Al Capone and the 1933 World's Fair: The End of the Gangster Era in Chicago [Audiobook]

Al Capone and the 1933 World's Fair: The End of the Gangster Era in Chicago [Audiobook]
Al Capone and the 1933 World's Fair: The End of the Gangster Era in Chicago [Audiobook] by William Elliott Hazelgrove, read by Chris Andrew Ciulla
2017 | MP3@64 kbps | 8 hrs 59 mins | 251.24MB

Al Capone and the 1933 World's Fair is a historical look at Chicago during the darkest days of the Great Depression - the story of Chicago fighting the hold that organized crime had on the city to be able to put on the 1933 World's Fair.

William Elliott Hazelgrove provides the exciting and sprawling history behind the 1933 World's Fair, the last of the golden age. He reveals the story of the six millionaire businessmen, dubbed The Secret Six, who beat Al Capone at his own game, ending the gangster era as prohibition was repealed. The story of an intriguing woman, Sally Rand, who embodied the World's Fair with her own rags to riches story and brought sex into the open. The story of Rufus and Charles Dawes, who gave the fair a theme and then found financing in the worst economic times the country had ever experienced. The story of the most corrupt mayor of Chicago, William Thompson, who owed his election to Al Capone; and the mayor who followed him, Anton Cermak, who was murdered months before the fair was opened by an assassin many said was hired by Al Capone.

But, most of all, it's a story about a city fighting for survival in the darkest of times; and a shining light of hope called A Century of Progress.

MacArthur's Spies: The Soldier, the Singer, and the Spymaster Who Defied the Japanese in World War II [Audiobook]

MacArthur's Spies: The Soldier, the Singer, and the Spymaster Who Defied the Japanese in World War II [Audiobook]
MacArthur's Spies: The Soldier, the Singer, and the Spymaster Who Defied the Japanese in World War II [Audiobook] by Peter Eisner, read by the Author
2017 | MP3@64 kbps + EPUB | 12 hrs 39 mins | 348.4MB

A thrilling story of espionage, daring, and deception set in the exotic landscape of occupied Manila during World War II.

On January 2, 1942, Japanese troops marched into Manila unopposed by US forces. Manila was a strategic port, a romantic American outpost, and a jewel of a city. Tokyo saw its conquest of the Philippines as the key in its plan to control all of Asia, including Australia. Thousands of soldiers surrendered and were sent on the notorious 80-mile Bataan Death March. But thousands of other Filipinos and Americans refused to surrender and hid in the Luzon hills above Bataan and Manila. MacArthur's Spies is the story of three of them and how they successfully foiled the Japanese for more than two years, sabotaging Japanese efforts and preparing the way for MacArthur's return.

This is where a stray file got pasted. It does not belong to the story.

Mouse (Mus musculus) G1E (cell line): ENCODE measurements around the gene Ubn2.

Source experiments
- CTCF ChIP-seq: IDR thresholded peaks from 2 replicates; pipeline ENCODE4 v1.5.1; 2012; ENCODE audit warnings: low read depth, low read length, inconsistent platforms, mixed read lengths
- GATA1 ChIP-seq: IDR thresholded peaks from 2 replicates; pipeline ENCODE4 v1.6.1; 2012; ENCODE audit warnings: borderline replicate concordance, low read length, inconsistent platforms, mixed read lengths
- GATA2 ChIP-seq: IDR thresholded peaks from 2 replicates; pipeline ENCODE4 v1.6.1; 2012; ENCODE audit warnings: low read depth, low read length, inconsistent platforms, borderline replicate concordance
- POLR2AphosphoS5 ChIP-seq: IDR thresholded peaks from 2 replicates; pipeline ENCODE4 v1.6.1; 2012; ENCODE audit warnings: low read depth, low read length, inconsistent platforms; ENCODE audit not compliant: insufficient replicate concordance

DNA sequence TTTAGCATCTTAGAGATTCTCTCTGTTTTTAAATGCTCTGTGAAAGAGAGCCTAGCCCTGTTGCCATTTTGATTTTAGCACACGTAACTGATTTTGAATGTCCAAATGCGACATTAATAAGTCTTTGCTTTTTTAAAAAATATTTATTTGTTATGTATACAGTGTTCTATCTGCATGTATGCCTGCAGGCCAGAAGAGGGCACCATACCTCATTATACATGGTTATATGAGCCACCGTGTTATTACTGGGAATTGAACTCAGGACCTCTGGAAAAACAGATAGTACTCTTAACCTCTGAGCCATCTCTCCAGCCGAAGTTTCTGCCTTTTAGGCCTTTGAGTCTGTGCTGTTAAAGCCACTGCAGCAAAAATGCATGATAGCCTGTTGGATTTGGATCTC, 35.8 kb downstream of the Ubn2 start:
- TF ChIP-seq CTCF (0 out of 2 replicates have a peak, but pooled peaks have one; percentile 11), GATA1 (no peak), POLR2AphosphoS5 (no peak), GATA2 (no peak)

From a jungle hideout, Colonel John Boone, an enlisted American soldier, led an insurgent force of Filipino fighters who infiltrated Manila as workers and servants to stage demolitions and attacks.

"Chick" Parsons, an American businessman, polo player, and expatriate in Manila, was also a US Navy intelligence officer. He escaped in the guise of a Panamanian diplomat and returned as MacArthur's spymaster, coordinating the guerrilla efforts with the planned Allied invasion.

And finally there was Claire Phillips, an itinerant American torch singer with many names and almost as many husbands. Her nightclub in Manila served as a cover for supplying food to Americans in the hills and to thousands of prisoners of war. She and the men and women who worked with her gathered information from the collaborating Filipino businessmen; the homesick, English-speaking Japanese officers; and the spies who mingled in the crowd.

Fans of Alan Furst and Ben Macintyre - and anyone who loves Casablanca - will relish this true tale of heroism when it counted the most.

The First World War [Audiobook]

The First World War [Audiobook]
The First World War [Audiobook] by Hew Strachan, read by Clive Chafer
2017 | MP3@64 kbps + AZW3 | 13 hrs 40 mins | 376.0MB

Nearly a century has passed since the outbreak of World War I, yet as military historian Hew Strachan (winner of the 2016 Pritzker Literature Award) argues in this brilliant and authoritative new book, the legacy of the “war to end all wars” is with us still. The First World War was a truly global conflict from the start, with many of the most decisive battles fought in or directly affecting the Balkans, Africa, and the Ottoman Empire. Even more than World War II, the First World War continues to shape the politics and international relations of our world, especially in hot spots like the Middle East and the Balkans.

Strachan has done a masterful job of reexamining the causes, the major campaigns, and the consequences of the First World War, compressing a lifetime of knowledge into a single definitive volume tailored for the general reader. Written in crisp, compelling prose and enlivened with extraordinarily vivid photographs and detailed maps, The First World War re-creates this world-altering conflict both on and off the battlefield—the clash of ideologies between the colonial powers at the center of the war, the social and economic unrest that swept Europe both before and after, the military strategies employed with stunning success and tragic failure in the various theaters of war, the terms of peace and why it didn’t last.

Drawing on material culled from many countries, Strachan offers a fresh, clear-sighted perspective on how the war not only redrew the map of the world but also set in motion the most dangerous conflicts of today. Deeply learned, powerfully written, and soon to be released with a new introduction that commemorates the hundredth anniversary of the outbreak of the war, The First World War remains a landmark of contemporary history.

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